The hon. Gentleman will be delighted to know that I am not someone who has all the statistics at his fingertips, but I am very happy to discuss that matter with him once I have had the opportunity to google it.
Moving swiftly on, the point I was trying to make is that a huge number of people in this country are among the 89% of landlords who are private individuals, and many of them have been encouraged to invest their family’s future and their family’s finances in what are, in effect, pensions. Those people are very important to our economy and their local communities, which we need to support. We should not attack them just because they have been able to purchase a property and give another family a home to live in. For me, those landlords often provide stability for their tenants. Landlords cannot afford to have any voids, because that might result in their losing their ability to repay their mortgage; many of them are buy-to-let landlords, whose numbers have risen—mostly under the previous Government—during the past 15 to 20 years.
The problem with three-year tenancy agreements is that many families want flexibility, and as a result the reality is that such tenancies will never be standard. There has to be a balance between flexibility and security, which Jack Dromey spoke about, but rogue landlords will provide flexibility by encouraging everybody to sign up for six months, while the 89% of landlords will provide security for three years, as do they already. For me, such agreements are not the answer, and the issue is not about regulation.
In addition, particularly for the 89% with just one or two properties, landlords whose tenants are not paying the rent or are damaging the property can get possession of the property only at the end of a tenancy. Other forms of recourse are often incredibly expensive. What that boils down to is that somebody with a buy-to-let mortgage whose tenant just refuses to pay the rent for two or three months is more than likely to have their house repossessed. In effect, they will lose their pension for their family’s future. If somebody does not pay their rent for eight or nine months of a three-year tenancy, that will lead to huge legal bills and create huge problems, which is a balancing factor.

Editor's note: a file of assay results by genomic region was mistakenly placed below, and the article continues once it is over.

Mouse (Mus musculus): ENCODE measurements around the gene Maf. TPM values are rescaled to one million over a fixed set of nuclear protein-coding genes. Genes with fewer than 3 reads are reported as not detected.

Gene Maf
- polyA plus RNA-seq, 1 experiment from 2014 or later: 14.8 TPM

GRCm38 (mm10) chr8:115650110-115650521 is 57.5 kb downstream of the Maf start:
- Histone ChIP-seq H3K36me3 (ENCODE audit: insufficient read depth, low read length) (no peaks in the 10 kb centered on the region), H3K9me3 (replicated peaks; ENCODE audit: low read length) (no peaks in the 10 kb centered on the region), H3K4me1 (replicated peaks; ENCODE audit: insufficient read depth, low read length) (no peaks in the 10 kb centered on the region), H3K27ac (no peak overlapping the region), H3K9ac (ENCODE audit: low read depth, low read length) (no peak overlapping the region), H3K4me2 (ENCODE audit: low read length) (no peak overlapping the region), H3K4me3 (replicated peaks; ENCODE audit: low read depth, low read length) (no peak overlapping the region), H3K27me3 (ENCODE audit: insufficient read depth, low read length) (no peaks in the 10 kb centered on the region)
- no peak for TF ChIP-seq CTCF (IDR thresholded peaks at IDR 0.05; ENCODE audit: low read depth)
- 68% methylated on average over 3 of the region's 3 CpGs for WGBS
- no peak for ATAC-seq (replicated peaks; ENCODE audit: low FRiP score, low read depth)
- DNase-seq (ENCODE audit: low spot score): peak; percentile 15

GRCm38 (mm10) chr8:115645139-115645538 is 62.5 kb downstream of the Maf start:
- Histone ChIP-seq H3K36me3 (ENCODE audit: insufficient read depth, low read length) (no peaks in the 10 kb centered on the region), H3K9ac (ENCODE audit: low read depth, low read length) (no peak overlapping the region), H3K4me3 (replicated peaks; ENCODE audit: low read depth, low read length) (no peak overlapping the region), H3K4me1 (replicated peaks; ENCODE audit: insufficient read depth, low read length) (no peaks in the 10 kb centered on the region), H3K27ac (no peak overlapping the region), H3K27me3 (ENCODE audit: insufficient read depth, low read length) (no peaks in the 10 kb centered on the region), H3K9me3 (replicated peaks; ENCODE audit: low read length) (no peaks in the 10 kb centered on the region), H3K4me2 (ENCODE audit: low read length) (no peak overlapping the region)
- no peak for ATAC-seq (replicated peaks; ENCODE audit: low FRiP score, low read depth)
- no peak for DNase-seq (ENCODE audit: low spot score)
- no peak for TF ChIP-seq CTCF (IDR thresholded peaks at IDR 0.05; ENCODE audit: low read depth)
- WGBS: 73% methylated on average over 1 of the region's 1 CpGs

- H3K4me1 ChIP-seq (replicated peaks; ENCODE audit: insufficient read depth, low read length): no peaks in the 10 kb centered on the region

My hon. Friend the Member for Carlisle made the point that tenancies are often ended by the tenant, rather than the landlord. Figures I have been given suggest that only 9% of tenancies in this country are ended by the landlord. Landlords have come to my
constituency surgeries very disappointed and upset because they cannot get possession of a property where somebody is just sitting in it and refusing to pay rent to go to their mortgage. Stevenage borough council informs such tenants not to let themselves be evicted because they will make themselves intentionally homeless, so the council will not house them. As a result, landlords have to take such tenants to court and go through the whole repossession process, which families often cannot afford. People who own just one or two properties therefore have a huge problem, and protections against that problem should be built into the system. I make that point because, for a huge number of people in all our communities, three-year tenancies without such protections might cause a huge problem for their family’s future and finances.
A ceiling on rent increases sounds attractive and is no doubt incredibly populist, but one little detail that I heard earlier is that rents might increase every year during the three years.